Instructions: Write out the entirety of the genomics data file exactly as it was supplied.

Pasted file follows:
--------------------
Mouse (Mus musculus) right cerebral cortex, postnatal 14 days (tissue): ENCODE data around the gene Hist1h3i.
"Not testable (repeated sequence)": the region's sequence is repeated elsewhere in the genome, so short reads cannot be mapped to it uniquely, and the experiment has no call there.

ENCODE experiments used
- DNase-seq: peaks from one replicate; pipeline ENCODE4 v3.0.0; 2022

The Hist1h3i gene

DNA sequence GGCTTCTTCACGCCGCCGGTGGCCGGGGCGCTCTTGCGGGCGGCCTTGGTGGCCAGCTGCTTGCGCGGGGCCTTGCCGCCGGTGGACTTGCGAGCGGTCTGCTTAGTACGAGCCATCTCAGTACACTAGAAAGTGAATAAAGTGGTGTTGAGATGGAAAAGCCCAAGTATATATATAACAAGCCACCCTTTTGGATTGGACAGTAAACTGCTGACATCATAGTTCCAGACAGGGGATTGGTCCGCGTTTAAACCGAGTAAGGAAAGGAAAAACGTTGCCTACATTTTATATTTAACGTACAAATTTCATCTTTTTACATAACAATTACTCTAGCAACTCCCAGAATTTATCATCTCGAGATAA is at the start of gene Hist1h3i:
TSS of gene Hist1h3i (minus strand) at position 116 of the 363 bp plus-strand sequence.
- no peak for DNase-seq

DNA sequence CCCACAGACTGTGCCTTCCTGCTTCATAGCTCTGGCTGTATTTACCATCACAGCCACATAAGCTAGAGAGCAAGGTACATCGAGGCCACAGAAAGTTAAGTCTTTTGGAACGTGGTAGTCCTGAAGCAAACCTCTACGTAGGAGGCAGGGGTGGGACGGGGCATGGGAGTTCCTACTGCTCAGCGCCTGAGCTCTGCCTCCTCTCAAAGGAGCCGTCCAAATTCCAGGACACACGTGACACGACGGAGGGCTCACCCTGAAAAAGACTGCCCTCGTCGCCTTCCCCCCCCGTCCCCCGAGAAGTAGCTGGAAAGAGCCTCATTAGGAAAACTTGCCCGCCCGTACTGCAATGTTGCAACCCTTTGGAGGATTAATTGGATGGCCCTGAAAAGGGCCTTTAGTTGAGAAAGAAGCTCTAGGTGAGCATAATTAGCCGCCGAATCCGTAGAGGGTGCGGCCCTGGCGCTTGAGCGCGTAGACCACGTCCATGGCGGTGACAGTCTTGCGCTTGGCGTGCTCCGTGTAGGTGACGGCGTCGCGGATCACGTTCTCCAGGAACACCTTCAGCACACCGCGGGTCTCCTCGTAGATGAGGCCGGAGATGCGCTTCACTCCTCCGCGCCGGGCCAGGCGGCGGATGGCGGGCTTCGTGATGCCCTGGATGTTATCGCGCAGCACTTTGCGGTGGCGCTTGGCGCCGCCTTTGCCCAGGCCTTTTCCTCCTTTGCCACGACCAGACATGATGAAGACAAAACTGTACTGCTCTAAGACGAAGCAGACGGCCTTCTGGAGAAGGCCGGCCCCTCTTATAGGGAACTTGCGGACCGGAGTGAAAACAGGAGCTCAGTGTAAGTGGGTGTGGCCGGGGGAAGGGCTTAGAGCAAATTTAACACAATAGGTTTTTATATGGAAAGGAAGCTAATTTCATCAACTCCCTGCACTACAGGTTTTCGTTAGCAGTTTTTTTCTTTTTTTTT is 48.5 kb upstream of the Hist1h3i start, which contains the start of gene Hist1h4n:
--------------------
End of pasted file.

Mouse (Mus musculus) right cerebral cortex, postnatal 14 days (tissue): ENCODE data around the gene Hist1h3i.
"Not testable (repeated sequence)": the region's sequence is repeated elsewhere in the genome, so short reads cannot be mapped to it uniquely, and the experiment has no call there.

ENCODE experiments used
- DNase-seq: peaks from one replicate; pipeline ENCODE4 v3.0.0; 2022

The Hist1h3i gene

DNA sequence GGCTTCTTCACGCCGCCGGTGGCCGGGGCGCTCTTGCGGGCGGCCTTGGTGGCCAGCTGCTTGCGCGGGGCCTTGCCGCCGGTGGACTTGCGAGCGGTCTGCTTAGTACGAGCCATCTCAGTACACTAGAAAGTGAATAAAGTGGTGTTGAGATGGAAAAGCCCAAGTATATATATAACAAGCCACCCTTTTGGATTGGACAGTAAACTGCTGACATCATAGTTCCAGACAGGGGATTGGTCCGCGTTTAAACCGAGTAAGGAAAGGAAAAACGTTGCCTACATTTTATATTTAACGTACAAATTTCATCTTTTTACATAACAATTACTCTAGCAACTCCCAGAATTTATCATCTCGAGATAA is at the start of gene Hist1h3i:
TSS of gene Hist1h3i (minus strand) at position 116 of the 363 bp plus-strand sequence.
- no peak for DNase-seq

DNA sequence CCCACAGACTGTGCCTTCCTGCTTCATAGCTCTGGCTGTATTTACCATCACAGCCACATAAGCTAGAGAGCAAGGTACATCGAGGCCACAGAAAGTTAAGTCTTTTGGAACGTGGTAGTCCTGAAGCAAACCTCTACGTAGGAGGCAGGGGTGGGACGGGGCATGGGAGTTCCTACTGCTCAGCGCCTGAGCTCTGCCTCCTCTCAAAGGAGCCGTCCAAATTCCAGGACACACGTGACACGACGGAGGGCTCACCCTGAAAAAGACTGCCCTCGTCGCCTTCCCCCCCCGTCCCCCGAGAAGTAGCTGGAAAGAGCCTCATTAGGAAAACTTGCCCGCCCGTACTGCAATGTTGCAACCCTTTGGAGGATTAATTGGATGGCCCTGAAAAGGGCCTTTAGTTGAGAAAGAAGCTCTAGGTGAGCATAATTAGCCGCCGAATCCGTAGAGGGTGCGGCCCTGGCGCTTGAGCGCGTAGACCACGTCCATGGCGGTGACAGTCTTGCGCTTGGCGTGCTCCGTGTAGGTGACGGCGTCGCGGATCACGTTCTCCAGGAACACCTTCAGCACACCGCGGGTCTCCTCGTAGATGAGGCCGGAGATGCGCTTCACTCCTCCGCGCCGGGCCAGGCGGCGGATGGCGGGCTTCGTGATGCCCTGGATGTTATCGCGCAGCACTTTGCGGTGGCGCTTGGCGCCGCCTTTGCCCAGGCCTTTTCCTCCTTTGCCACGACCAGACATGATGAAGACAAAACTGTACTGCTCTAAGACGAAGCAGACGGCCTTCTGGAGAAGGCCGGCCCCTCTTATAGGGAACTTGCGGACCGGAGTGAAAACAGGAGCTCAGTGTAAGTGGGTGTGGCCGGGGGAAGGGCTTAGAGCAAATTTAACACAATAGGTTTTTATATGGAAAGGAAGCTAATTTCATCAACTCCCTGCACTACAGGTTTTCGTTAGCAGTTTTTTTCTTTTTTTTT is 48.5 kb upstream of the Hist1h3i start, which contains the start of gene Hist1h4n: